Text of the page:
Tenn. School Not Liable |for Handcuffing Child

     NASHVILLE (CN) – The parents of an unruly second-grader who was handcuffed in the principal’s office for nearly an hour don’t have a claim against the school, a federal judge ruled.
     Gregory and Camie Hoskins sued the South Cumberland Elementary School and the Phoenix School last year on behalf of their minor child, T.H.
     T.H. had to be pulled out of kindergarten because of behavioral problems and he was diagnosed with separation anxiety, the ruling states. The child was put on “homebound status” during first grade and received a mood disorder diagnosis.
     He was later transitioned back into the Cumberland County, Tenn. elementary school for second grade, but on Feb. 27, 2012, T.H. threaten to hit his teacher, and he was placed in the alternative school for three days.
     T.H., who was eight years old at the time, allegedly swung at a teacher during his time at the Phoenix School and was escorted to the principal’s office, where “the child drew back his fist and threatened to strike the principal” and a school police officer, the ruling states.
     The second-grader was handcuffed in the principal’s office for 45 minutes before he was released to his parents. The Hoskins sued nearly a year later, claiming unreasonable seizure, due process violation, assault, battery, infliction of emotional distress and negligence.
     U.S. District Judge Kevin Sharp dismissed the Hoskins’ federal and state claims last week. While the court found Officer John Tollett’s 45-minute handcuffing of T.H. to be unreasonable, he is entitled to qualified immunity for the unreasonable seizure claim, the judge ruled.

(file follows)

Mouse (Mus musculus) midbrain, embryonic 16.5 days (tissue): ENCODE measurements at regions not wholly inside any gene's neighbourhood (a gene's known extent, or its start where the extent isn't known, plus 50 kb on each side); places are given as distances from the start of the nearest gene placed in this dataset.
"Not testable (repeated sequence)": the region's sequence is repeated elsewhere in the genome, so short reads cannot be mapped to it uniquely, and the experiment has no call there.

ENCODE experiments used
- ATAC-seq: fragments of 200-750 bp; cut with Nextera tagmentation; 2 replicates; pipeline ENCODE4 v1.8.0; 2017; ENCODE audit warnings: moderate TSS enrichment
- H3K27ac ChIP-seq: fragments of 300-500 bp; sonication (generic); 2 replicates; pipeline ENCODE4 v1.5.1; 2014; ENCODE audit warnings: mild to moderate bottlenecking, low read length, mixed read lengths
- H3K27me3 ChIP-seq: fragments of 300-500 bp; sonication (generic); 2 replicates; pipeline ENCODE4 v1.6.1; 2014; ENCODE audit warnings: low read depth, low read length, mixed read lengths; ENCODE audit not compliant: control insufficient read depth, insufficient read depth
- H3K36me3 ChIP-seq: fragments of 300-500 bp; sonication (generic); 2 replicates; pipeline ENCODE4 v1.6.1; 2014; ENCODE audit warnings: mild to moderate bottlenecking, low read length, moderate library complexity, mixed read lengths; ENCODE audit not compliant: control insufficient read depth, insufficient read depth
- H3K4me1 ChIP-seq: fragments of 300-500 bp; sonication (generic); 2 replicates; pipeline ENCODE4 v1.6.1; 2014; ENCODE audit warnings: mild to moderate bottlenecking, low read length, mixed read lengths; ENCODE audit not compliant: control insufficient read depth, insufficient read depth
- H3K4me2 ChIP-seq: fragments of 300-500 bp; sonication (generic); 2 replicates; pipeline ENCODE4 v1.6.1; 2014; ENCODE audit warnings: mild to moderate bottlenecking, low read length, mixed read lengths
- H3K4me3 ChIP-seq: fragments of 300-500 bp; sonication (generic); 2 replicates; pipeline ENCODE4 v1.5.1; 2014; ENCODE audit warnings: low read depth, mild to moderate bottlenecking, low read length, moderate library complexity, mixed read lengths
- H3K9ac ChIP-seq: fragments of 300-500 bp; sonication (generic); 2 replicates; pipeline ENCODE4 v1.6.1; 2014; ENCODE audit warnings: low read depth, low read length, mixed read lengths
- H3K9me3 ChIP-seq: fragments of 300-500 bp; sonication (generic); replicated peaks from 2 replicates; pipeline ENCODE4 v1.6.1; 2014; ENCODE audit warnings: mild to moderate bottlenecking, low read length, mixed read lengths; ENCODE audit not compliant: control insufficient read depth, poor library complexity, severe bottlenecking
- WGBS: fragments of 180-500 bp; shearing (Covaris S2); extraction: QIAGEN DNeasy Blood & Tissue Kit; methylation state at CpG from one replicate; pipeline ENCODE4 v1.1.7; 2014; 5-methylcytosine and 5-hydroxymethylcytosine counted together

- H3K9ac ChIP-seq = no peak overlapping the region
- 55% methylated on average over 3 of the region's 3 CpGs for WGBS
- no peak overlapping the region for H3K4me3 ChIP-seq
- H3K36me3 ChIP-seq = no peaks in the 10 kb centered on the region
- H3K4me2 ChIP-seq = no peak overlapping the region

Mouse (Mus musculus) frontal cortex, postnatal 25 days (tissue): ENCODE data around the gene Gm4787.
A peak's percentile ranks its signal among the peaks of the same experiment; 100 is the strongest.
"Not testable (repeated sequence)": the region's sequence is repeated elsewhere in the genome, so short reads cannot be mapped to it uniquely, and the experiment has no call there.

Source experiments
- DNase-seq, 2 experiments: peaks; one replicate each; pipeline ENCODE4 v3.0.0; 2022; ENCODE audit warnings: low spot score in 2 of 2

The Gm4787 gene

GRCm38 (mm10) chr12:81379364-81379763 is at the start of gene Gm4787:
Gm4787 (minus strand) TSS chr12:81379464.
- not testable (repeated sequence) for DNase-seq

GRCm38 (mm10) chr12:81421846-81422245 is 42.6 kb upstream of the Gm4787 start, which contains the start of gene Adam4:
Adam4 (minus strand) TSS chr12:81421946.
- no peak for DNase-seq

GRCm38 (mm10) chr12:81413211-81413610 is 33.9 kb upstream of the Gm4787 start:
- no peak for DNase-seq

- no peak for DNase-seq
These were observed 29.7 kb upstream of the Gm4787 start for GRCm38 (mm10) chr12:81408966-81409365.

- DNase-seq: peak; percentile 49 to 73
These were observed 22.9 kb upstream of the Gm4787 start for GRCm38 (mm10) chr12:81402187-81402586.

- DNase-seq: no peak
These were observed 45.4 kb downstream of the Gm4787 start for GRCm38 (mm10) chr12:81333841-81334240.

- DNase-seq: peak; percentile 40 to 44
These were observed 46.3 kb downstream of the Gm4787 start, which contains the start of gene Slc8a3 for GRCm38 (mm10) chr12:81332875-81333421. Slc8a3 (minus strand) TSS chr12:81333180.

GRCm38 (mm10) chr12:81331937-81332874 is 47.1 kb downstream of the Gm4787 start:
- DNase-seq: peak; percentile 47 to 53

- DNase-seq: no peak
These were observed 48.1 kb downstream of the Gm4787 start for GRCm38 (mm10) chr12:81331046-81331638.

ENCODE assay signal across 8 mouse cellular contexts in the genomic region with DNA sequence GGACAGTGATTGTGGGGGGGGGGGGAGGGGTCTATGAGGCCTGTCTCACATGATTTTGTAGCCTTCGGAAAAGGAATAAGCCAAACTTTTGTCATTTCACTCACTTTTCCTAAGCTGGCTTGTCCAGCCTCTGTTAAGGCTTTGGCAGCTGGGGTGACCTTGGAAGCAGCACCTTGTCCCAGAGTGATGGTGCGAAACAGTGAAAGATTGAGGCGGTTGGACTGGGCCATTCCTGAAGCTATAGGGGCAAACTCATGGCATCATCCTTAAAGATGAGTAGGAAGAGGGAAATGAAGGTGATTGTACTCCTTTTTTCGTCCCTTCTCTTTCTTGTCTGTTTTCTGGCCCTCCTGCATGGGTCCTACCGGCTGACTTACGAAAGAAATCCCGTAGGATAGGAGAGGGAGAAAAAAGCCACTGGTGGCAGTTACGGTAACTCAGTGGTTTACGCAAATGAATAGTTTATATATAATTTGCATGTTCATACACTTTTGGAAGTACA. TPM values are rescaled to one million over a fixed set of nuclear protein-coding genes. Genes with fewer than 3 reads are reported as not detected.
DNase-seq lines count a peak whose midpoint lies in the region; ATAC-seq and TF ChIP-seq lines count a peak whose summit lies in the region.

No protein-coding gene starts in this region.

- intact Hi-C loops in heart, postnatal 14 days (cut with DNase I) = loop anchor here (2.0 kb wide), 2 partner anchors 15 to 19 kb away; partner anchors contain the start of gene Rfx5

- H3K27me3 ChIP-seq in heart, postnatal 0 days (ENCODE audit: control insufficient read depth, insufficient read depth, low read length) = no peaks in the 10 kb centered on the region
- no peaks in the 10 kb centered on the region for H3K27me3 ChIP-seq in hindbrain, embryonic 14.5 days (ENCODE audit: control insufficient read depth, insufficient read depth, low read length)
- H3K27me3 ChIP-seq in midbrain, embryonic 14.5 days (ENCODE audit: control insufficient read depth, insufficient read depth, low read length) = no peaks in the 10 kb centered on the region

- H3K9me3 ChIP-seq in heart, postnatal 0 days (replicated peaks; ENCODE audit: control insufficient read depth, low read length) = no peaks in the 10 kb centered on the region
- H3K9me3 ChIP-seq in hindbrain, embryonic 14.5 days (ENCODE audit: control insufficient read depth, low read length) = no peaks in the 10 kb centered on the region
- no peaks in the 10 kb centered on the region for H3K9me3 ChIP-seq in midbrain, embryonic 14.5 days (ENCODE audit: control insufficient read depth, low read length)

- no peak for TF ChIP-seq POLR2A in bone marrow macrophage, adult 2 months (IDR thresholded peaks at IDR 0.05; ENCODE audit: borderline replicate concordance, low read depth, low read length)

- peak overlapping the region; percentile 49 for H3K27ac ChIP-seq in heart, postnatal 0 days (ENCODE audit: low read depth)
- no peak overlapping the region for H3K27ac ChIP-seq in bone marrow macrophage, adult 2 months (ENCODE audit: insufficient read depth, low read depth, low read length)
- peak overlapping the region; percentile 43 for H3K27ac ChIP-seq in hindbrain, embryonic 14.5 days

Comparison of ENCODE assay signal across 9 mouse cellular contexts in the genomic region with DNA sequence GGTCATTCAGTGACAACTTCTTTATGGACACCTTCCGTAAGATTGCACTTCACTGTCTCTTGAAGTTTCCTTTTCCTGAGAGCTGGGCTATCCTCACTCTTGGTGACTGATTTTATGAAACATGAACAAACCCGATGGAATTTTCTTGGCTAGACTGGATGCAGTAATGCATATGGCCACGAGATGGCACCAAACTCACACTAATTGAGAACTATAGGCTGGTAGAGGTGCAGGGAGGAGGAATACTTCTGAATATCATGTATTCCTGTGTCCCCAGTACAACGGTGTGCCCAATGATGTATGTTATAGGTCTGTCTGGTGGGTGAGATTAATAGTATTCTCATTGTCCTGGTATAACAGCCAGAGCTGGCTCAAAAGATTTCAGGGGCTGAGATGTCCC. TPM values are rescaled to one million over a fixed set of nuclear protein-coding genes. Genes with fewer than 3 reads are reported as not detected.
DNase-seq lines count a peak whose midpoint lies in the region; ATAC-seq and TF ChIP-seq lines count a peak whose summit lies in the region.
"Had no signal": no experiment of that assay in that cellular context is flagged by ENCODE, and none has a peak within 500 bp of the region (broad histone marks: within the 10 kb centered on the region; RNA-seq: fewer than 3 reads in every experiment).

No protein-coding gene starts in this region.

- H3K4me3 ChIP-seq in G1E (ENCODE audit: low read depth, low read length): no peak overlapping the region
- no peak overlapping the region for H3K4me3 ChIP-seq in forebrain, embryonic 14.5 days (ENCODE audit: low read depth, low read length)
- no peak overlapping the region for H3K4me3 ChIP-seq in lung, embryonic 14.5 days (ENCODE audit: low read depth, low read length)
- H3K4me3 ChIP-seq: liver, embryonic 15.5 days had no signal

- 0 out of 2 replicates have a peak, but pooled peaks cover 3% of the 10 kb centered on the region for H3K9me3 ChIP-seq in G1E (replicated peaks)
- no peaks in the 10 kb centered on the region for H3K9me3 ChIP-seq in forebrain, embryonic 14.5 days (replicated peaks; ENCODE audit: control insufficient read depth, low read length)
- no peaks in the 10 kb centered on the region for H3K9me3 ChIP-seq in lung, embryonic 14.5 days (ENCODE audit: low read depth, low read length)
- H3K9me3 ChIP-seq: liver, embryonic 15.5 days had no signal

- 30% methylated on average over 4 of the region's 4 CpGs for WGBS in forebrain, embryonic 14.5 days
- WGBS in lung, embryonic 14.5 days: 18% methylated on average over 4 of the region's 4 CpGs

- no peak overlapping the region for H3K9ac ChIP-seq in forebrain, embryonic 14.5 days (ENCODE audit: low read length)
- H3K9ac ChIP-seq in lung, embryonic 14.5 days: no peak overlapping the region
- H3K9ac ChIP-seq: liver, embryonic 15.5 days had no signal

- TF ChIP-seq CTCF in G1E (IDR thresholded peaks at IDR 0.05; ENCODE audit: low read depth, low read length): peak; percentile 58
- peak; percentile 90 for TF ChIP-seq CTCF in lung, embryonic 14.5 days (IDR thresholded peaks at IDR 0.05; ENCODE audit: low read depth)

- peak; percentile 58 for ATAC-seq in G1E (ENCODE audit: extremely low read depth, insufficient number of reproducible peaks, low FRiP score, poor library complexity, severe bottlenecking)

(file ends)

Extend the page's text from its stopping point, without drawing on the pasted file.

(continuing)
“Based on the record before the court, plaintiffs have not demonstrated that Officer Tollett is not entitled to qualified immunity,” Sharp wrote. “Accordingly, Officer Tollett’s motion for summary judgment on plaintiff’s claim of unlawful seizure will be granted on the basis of qualified immunity.”
     The Hoskins’ due process claims don’t hold up because they did not prove – under the Rehabilitation Act, Americans with Disabilities Act, and Individuals with Disabilities Education Act – that T.H. was in fact disabled. They also failed to exhaust administrative procedures, the judge ruled.
     “[The Hoskins] have not identified the nature of the purported disability or shown that it substantially limits any major life activity. Nor is there any proof that T.H.’s parents perceived him to be disabled,” Sharp wrote in the 32-page opinion.
     The federal court declined to exercise jurisdiction over state-law claims and dismissed them without prejudice.

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